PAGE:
Going back through the time portal, there was a point when Terry Gilliam's Time Bandits was practically an obsession.
It had most everything to do with the director. For my close friends and I, Gilliam was part of an impeccable shortlist of directors whose work we would never miss in the theater, placing him right alongside Scorsese, Tarantino, De Palma and the Coen Brothers. His second bona fide solo film, Time Bandits, (following 1977’s Jabberwocky) was considered to be the epochal and definitive example of how one dodges the "sophomore slump," in this case establishing himself aside from his former career as the reclusive animator and sole American member of legendary comedy troupe Monty Python.
The terminal bleakness that would characterize most of his later work, immediately beginning with his next one, 1985's Brazil, is present but not dominant in Time Bandits. That honor would go to the spirit of smart mischief amid the billowing fog and meticulous atmosphere of clutter. This is a sly, funny movie of its own ilk. It's irreverent, but not as irreverent as you might think. It's mainstream, but not as mainstream as it's box office success might indicate.
If a weakness was made apparent through this revisit, it's the unevenness of its episodic structure. One has to think that this is the Pythons in their comfort zone, having made a career threading the thinnest of through-lines, if that, through absurd and wacky segments. Beginning with the Napoleon portion, which is really just a prolonged series of short people jokes, was probably a mistake. It's an immediate momentum killer, and more confounding than it needs to be. But once they move one, the film recovers wonderfully.
Although the name-above-the-title stars are fellow former Python John Cleese, Sean Connery, and Shelly Duvall, they are not the actual stars. Nor are a hilariously terrifying David Warner as Evil, nor Ralph Richardson as the delightfully not entirely dim Supreme Being. (My favorite line? When He is asked why there’s evil, he pauses and simply says, “I think it has something to do with free will.”)
Six mischievous dwarves of celestial origin take center stage, led by a lovably pompous David Rappaport. Turns out they've gone rogue from their post as "God's Little Helpers," swiping a coveted map of the universe and then exploiting it to guide a crime spree through time and space. Among the group are Star Wars notables Kenny Baker (R2-D2) and Jack Purvis (the Chief Jawa, the Chief Ugnaught, Teebo the Ewok).
It's great to see these often unsung literal little guys get such prominent acting parts. Robbing Napoleon (Ian Holm) to pay Robin Hood (John Cleese) a few hundred years earlier is a funny idea made possible by the "holes in the universe," shown on the map. Because, as is explained, the universe is a botched job. Or is it? It was made in only seven days. Hence, this wild romp. As the tagline goes, they didn’t make history - they stole it!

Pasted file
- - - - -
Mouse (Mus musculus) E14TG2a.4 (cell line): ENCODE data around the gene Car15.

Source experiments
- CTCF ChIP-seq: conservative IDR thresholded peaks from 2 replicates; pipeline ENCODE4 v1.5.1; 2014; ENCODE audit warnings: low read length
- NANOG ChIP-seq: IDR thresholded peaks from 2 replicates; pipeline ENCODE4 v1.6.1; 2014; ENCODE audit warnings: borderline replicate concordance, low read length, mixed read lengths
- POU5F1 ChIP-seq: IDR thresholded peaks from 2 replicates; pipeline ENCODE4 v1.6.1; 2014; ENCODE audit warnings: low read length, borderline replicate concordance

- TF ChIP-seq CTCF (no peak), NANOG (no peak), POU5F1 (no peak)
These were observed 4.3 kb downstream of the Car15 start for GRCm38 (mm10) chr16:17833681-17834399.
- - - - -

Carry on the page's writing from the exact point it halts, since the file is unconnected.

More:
But the real star is Craig Warnock as Kevin. When the movie opened in 1981, I was the same age as his character. For who knows what reason, my parents took me to see it in the theater. They hated it. Utterly hated it. I, being slightly too young to feel assured in a counter opinion, kept my mouth shut. Sure, the film was a little distressing and weird, but what day isn't? Time Bandits stuck me, influencing my own childhood artwork and writing. Had it not been for Gilliam and fellow screenwriter Michael Palin’s thought to keep the whole thing at kid-level, Time Bandits would merely be remembered as an interesting curiosity at best.
Thankfully, Time Bandits was a hit, emboldening ex-Beatle George Harrison's production company Handmade Films, and launching Gilliam as an A-list auteur for the next two decades. If this one hadn't worked out, we'd most certainly have no 12 Monkeys, Brazil, The Fisher King, or Fear and Loathing in Las Vegas.
I used to watch this all the time. But somehow the time got away. Marriage, kids, and a challenging freelance career are all to thank. The pursuit of The World's Most Fabulous Object. It's great to find more way back today, now with my own kids in tow. (All of whom I'm pretty sure utterly hated it... That ending!!)
Movies like this simply don't happen anymore. They barely did then. But, this one thankfully is still lurking about. As Robin Hood says, it's jolly good! And, as Mr. Harrison tells us over the closing credits, it's only a dream away.